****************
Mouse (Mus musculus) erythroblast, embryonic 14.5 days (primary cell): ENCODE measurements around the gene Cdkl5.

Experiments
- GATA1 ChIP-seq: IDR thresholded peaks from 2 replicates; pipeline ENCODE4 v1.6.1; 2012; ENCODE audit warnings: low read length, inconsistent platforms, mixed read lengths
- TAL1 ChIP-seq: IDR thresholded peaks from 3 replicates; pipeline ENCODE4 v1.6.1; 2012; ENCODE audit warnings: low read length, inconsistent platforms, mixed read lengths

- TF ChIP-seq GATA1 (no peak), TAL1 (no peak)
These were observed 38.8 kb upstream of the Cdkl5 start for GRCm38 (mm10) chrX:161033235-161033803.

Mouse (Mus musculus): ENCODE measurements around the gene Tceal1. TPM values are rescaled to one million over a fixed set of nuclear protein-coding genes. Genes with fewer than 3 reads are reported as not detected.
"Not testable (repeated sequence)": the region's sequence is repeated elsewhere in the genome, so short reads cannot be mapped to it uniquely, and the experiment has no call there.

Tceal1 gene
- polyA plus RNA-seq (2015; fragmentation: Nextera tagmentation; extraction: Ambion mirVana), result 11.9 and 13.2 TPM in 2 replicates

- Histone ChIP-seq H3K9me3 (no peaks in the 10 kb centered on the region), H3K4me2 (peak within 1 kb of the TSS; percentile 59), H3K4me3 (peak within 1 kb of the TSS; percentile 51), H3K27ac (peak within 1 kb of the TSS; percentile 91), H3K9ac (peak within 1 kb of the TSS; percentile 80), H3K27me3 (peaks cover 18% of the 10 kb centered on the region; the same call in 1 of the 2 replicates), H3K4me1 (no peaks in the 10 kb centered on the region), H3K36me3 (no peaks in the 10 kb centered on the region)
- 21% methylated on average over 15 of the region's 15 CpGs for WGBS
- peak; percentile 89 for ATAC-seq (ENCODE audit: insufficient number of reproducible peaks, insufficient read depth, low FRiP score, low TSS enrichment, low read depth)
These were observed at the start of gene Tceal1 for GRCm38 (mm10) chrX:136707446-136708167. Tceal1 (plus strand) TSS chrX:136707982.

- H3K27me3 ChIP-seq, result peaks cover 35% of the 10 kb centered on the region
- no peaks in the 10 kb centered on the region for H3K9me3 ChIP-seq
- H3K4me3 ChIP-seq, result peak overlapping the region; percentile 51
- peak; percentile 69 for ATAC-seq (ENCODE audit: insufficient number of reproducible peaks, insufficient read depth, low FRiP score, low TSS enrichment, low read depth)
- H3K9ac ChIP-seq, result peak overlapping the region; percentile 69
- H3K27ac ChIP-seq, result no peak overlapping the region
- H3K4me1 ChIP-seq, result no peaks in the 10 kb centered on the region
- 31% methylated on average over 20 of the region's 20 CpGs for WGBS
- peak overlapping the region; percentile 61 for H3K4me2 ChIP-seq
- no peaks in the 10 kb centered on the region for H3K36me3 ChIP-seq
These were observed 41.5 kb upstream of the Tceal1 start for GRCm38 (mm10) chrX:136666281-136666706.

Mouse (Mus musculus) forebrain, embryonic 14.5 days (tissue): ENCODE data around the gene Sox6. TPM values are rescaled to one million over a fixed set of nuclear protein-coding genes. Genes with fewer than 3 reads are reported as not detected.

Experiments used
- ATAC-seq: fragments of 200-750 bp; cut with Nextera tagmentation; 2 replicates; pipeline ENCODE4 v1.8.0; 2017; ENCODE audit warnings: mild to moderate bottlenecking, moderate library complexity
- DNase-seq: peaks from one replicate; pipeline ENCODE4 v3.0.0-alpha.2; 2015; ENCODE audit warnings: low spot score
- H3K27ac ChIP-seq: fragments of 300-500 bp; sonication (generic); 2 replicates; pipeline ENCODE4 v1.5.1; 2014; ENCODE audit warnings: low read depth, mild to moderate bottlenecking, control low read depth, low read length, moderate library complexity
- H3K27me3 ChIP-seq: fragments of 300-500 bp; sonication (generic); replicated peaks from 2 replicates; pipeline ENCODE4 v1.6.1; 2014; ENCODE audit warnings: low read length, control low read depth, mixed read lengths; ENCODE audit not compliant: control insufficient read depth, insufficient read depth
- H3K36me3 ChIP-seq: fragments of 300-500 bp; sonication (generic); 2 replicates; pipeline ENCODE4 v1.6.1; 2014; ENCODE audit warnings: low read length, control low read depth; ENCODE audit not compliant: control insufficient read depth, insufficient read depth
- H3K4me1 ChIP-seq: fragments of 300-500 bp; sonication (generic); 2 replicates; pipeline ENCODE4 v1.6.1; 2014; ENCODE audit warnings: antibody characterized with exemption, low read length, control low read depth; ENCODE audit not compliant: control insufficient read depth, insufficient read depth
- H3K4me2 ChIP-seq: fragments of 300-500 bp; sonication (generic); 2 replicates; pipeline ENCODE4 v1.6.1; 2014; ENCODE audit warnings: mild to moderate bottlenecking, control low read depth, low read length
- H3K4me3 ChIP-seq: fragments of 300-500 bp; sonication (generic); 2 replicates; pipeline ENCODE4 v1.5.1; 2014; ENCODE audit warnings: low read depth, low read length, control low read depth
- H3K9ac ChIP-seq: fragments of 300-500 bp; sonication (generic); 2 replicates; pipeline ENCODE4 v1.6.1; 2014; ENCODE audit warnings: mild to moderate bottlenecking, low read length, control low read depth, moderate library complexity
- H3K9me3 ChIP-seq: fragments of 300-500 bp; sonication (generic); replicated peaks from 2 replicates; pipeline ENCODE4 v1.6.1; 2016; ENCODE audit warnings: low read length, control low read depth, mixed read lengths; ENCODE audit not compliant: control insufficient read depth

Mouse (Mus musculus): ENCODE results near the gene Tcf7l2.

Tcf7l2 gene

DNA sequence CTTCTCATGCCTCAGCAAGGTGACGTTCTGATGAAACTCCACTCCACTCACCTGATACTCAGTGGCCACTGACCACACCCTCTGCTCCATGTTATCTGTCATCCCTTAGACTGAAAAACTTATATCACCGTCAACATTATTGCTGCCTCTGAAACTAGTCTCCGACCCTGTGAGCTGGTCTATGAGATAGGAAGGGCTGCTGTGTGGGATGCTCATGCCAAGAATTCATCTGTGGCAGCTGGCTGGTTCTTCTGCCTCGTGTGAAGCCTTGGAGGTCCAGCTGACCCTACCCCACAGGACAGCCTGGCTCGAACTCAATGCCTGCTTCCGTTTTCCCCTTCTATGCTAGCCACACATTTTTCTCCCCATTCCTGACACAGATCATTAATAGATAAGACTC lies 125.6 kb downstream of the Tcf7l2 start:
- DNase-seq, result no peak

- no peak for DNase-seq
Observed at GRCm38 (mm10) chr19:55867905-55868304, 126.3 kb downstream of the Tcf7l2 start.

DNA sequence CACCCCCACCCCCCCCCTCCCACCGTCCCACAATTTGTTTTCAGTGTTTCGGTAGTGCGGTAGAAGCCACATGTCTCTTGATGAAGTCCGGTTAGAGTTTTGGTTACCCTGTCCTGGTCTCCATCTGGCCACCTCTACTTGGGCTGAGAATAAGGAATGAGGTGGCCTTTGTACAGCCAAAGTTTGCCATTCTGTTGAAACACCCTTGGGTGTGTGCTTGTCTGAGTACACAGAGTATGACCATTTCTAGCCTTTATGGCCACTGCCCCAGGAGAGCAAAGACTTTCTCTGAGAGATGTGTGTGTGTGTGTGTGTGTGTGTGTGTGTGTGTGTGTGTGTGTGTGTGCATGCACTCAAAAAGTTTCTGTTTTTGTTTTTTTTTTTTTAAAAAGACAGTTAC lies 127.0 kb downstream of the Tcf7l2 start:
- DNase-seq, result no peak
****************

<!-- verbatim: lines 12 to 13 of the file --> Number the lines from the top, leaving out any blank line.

- 21% methylated on average over 15 of the region's 15 CpGs for WGBS
- peak; percentile 89 for ATAC-seq (ENCODE audit: insufficient number of reproducible peaks, insufficient read depth, low FRiP score, low TSS enrichment, low read depth)